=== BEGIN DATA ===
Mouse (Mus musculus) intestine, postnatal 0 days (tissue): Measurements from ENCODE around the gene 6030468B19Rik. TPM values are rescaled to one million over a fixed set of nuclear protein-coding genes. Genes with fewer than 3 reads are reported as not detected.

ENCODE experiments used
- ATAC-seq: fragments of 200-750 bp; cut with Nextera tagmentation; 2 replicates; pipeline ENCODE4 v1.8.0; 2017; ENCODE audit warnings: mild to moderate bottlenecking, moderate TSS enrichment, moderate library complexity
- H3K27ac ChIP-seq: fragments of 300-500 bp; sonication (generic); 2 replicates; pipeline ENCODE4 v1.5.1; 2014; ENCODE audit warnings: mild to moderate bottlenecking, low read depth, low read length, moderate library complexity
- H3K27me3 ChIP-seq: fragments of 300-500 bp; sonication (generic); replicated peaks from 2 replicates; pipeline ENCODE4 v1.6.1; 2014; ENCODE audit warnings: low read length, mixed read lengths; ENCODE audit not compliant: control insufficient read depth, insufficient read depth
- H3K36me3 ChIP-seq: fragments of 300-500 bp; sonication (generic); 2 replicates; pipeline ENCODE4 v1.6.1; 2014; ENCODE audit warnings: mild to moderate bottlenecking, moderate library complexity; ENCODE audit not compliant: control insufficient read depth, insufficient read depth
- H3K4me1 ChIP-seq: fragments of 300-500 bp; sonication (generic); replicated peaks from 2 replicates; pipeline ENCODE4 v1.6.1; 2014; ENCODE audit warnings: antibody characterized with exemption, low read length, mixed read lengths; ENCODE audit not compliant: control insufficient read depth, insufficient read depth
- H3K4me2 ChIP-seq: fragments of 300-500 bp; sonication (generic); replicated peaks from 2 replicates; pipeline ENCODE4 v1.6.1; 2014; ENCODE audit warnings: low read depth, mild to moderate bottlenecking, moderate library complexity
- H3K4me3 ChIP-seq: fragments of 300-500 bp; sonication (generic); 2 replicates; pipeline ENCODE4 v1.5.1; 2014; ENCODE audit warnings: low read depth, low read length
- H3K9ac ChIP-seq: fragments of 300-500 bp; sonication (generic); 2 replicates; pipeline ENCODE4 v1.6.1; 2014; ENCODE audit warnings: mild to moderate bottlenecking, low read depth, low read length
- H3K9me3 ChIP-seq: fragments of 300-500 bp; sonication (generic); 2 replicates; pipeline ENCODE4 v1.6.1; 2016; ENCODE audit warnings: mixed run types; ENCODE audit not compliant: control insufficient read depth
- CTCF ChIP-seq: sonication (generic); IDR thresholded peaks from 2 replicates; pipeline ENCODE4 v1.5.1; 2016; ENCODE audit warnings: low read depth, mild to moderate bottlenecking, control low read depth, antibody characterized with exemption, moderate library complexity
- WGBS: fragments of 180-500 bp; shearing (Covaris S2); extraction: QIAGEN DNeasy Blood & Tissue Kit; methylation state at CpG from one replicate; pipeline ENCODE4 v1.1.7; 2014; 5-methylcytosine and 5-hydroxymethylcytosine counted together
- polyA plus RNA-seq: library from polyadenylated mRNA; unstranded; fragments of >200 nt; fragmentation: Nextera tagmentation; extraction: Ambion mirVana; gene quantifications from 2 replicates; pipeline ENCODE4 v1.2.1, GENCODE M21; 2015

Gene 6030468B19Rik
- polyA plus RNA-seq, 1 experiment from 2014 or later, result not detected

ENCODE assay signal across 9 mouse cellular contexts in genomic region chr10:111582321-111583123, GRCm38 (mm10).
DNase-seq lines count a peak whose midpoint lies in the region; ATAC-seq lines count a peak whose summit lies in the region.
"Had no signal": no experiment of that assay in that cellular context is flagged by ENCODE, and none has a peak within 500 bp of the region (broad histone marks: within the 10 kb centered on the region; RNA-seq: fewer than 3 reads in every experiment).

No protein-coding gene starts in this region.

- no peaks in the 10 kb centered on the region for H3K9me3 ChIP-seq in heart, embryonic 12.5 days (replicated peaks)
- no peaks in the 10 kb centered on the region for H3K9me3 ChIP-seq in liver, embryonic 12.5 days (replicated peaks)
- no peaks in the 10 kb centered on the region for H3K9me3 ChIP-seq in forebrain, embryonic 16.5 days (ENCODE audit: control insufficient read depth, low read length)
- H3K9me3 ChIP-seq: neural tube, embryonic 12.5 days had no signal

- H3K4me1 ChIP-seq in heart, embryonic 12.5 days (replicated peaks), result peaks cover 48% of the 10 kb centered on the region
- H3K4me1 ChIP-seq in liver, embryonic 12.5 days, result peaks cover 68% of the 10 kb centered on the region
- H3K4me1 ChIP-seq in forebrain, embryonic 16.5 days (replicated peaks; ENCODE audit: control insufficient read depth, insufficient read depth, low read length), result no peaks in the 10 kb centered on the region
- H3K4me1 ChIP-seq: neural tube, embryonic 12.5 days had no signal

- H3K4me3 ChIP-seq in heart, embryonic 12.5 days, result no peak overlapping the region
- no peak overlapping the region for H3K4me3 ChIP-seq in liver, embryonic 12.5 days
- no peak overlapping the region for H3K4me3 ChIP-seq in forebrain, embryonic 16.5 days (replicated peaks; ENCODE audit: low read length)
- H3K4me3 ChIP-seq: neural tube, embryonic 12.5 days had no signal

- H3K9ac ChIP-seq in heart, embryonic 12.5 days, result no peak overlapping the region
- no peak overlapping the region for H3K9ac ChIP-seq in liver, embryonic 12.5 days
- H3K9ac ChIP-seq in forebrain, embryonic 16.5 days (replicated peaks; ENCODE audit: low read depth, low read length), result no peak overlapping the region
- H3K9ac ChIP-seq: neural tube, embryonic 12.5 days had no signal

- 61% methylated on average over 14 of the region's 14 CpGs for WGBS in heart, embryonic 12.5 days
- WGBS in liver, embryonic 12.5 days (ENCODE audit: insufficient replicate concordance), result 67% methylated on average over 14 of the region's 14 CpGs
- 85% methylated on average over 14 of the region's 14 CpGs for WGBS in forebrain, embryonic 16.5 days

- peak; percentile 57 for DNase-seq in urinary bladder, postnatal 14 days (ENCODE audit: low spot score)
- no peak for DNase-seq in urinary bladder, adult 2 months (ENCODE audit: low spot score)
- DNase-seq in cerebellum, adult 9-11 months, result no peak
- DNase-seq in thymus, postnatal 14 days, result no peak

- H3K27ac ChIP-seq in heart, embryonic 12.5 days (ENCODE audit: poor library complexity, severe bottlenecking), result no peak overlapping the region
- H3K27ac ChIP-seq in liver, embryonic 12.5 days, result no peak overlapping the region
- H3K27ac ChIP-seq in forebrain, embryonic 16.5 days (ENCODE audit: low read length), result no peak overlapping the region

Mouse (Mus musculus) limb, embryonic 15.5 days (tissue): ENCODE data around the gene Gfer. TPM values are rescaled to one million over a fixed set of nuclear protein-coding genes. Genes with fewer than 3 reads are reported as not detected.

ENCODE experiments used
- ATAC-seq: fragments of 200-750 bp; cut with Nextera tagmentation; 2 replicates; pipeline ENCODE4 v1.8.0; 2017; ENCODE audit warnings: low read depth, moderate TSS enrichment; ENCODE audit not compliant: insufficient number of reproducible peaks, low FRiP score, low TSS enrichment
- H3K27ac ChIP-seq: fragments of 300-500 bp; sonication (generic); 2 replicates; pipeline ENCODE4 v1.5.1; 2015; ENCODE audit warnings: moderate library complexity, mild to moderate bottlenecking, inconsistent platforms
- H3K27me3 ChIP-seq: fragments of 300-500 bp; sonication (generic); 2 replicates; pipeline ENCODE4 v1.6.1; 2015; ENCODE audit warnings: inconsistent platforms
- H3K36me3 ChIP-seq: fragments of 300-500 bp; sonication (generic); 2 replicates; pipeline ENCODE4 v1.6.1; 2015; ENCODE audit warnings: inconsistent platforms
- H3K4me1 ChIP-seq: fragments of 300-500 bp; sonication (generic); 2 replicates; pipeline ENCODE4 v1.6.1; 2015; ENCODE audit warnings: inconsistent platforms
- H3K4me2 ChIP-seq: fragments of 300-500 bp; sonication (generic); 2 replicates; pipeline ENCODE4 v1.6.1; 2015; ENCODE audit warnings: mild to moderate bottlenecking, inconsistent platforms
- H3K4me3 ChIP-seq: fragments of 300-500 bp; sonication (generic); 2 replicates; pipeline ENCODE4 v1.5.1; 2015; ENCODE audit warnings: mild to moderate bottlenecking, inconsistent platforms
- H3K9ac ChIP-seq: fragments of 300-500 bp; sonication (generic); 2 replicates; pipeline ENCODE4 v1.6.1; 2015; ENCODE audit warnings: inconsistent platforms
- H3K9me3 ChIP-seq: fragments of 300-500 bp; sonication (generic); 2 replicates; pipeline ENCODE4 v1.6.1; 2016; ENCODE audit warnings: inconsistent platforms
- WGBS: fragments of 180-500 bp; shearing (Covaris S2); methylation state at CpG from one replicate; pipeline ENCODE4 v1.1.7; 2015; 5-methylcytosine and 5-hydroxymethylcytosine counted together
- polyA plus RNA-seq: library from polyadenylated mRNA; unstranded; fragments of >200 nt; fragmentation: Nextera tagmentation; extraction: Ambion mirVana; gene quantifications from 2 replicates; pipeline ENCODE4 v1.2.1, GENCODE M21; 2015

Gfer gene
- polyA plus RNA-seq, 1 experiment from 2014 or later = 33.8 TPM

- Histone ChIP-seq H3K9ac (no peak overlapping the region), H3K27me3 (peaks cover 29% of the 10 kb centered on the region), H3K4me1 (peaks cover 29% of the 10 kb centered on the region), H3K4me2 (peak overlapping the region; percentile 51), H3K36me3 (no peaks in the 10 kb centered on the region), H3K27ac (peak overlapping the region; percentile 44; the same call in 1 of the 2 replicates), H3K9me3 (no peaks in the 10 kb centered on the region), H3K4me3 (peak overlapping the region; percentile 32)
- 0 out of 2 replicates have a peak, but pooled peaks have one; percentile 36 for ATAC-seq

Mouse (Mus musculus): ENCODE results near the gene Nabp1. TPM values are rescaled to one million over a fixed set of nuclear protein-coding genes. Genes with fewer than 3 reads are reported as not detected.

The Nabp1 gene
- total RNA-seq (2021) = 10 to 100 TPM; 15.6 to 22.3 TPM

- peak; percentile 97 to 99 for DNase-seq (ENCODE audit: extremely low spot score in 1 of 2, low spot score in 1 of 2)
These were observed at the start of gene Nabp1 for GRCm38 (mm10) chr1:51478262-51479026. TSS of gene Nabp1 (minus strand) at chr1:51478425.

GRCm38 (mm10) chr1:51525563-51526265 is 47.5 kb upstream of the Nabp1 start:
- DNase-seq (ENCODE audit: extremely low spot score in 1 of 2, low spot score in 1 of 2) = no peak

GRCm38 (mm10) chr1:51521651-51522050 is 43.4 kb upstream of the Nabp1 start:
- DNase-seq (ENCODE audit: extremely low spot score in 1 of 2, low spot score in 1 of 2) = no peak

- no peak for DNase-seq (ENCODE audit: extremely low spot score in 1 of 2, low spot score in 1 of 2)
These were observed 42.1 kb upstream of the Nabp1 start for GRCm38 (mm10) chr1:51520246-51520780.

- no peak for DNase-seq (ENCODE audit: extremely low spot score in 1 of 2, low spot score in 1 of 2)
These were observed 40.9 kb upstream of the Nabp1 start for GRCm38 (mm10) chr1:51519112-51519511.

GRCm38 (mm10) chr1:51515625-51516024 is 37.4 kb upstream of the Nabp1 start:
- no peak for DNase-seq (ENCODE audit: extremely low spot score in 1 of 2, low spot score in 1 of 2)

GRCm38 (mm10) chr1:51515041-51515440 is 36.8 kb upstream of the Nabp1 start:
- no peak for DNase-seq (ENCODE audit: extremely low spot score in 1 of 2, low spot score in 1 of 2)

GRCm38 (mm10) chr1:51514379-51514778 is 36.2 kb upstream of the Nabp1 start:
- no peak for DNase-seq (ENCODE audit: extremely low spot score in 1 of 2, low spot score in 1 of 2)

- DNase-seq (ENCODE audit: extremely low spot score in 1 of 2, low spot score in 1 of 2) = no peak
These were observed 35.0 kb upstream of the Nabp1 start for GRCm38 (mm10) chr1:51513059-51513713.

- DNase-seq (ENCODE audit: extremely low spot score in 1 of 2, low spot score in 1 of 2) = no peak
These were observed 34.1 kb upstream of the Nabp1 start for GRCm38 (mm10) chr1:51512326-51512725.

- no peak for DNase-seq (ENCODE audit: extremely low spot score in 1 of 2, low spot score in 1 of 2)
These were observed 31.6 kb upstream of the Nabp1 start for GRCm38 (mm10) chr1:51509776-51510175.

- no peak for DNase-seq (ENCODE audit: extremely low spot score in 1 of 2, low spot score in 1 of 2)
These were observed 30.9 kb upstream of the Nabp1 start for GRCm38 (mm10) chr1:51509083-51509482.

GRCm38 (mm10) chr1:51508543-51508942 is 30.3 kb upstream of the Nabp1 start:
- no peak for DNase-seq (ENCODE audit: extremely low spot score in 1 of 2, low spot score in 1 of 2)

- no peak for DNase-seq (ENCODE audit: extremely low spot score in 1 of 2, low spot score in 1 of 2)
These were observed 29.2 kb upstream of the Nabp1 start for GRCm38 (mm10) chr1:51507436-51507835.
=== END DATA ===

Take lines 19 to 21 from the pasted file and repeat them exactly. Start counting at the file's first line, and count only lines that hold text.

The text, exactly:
"Had no signal": no experiment of that assay in that cellular context is flagged by ENCODE, and none has a peak within 500 bp of the region (broad histone marks: within the 10 kb centered on the region; RNA-seq: fewer than 3 reads in every experiment).

No protein-coding gene starts in this region.

- no peaks in the 10 kb centered on the region for H3K9me3 ChIP-seq in heart, embryonic 12.5 days (replicated peaks)